As health care evolved into increasingly bigger organizations in the 1990s and 2000s, collaborative ventures between Catholic and other-than-Catholic or secular organizations proliferated, bringing new opportunities and challenges. They could be as simple as joint ownership of technology or as complex as co-sponsorship of an integrated delivery or managed care network. Some arrangements, perhaps critical to the survival of the Catholic health ministry in a given area or providing a greater continuum of care, necessarily involved arrangements with partners engaged in activities deemed morally unacceptable by Catholic teaching. Primarily these involved provision of contraception and sterilization. Abortion, physician-assisted suicide and euthanasia, considered to be graver evils, were never regarded as an option in any form in collaborative venture.
Here, as with questions of medically administered nutrition and hydration, the ministry turned to the church's theological tradition for moral guidance. The tradition had for centuries provided guidance on questions related to "cooperation
with evil": that is, how to assess wrongdoing when a person pursuing a moral good is assisted by another party engaged in committing a moral evil. However, applying what came to be called the "principle of cooperation" to business arrangements was new.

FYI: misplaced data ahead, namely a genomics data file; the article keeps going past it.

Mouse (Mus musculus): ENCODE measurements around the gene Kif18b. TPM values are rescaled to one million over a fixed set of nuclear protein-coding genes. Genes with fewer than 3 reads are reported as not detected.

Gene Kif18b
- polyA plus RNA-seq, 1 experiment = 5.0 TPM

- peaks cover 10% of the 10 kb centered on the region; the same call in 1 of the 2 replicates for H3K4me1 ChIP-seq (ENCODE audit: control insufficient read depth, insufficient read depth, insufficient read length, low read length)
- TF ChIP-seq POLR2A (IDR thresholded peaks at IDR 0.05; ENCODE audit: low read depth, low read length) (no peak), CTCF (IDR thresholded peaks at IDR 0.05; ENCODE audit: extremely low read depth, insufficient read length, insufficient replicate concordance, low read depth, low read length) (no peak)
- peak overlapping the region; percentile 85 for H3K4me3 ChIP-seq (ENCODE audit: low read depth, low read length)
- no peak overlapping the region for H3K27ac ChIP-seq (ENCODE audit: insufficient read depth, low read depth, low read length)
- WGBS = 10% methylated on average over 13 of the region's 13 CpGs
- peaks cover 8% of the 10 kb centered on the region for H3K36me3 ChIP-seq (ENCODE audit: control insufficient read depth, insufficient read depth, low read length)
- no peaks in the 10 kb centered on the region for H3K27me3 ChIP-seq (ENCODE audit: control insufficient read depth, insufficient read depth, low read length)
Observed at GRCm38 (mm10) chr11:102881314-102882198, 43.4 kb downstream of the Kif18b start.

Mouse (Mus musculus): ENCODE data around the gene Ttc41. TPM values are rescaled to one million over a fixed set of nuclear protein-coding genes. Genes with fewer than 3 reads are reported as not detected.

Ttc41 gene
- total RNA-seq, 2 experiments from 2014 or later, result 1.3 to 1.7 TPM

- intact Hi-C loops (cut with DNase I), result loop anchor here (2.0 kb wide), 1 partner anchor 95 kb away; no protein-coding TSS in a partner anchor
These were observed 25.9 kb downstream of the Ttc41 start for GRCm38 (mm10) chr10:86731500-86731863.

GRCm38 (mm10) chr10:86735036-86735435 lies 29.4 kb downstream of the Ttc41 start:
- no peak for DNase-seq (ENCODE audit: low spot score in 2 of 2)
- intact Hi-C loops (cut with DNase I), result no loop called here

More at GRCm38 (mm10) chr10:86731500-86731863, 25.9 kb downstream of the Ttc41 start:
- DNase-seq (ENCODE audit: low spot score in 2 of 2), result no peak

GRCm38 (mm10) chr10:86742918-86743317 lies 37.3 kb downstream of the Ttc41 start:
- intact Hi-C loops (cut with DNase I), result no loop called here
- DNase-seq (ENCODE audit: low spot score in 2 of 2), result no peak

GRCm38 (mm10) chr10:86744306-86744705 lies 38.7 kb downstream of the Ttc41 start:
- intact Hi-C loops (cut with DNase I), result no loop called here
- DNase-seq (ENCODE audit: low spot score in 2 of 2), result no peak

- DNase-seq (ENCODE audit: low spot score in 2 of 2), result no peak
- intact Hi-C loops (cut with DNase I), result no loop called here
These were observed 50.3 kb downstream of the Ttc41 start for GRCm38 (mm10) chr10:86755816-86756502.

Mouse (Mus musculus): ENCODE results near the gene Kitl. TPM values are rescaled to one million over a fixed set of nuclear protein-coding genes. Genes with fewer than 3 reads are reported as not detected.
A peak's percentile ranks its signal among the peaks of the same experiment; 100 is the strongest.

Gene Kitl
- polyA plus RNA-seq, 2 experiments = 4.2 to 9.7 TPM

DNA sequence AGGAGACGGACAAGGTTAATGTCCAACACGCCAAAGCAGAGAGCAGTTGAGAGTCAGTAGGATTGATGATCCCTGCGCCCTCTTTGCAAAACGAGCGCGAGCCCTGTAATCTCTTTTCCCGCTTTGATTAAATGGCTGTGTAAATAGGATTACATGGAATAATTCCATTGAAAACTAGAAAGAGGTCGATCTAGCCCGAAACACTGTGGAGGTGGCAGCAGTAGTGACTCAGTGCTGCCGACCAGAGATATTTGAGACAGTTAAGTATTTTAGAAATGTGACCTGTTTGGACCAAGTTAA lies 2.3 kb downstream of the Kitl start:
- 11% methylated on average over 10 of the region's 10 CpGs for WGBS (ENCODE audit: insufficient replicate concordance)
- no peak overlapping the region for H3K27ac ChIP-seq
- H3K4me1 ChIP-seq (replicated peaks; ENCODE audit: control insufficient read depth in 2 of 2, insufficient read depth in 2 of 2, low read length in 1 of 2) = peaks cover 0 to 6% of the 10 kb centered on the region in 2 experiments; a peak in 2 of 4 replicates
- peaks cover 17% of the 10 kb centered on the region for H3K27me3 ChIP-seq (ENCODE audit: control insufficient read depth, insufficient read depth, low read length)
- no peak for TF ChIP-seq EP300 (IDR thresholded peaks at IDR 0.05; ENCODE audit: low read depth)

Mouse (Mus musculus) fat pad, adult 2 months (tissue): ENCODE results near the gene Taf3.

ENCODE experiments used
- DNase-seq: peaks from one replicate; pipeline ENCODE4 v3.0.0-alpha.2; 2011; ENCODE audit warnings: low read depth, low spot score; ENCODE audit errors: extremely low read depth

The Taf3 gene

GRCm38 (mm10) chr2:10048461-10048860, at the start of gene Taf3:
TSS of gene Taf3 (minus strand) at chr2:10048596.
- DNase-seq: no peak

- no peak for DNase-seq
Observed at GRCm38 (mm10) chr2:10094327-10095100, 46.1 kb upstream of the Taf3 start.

Acknowledging the moral complexities of the new relationships, U.S. bishops included in the 1994 Ethical and Religious Directives a new Part Six, called "Forming New Partnerships with Health Care Organizations and Providers." It was followed by an appendix titled "The Principles Governing Cooperation," which distinguished between the theological concepts of formal and material cooperation and introduced the concept of "duress" as a possible justification for material cooperation in wrongdoing, such as providing contraception or sterilizations.
An early resource for interpreting the six entirely new directives in Part Six was a handbook for bishops and Catholic health care sponsors and administrators published in 1995 by the National Coalition on Catholic Health Care Ministry: Catholic Health Ministry in Transition: A Handbook for Responsible Leadership.
Within a short time, however, intense debate ensued over both the guidance provided in the Directives and interpretations in the manual, and CHA initiated a conference to search for common ground. In 1998, Fr. Michael Place, then president of CHA, convened an invitational gathering of interested bishops and theologians who held divergent views. The theologians represented academia, health care and the church. A hope held by ministry leaders, particularly sponsors and administrators, was that discussion and clarification would result in greater consistency when bishops were called upon to approve cooperative arrangements in their individual dioceses.
One significant sign that the meeting had been successful in clarifying some misperceptions and demonstrating significant areas of common ground came several months later, in May 1999, when the National Conference of Catholic Bishops' Committee on Doctrine requested that the dialogue continue, with a focus on specific questions that had come before the committee.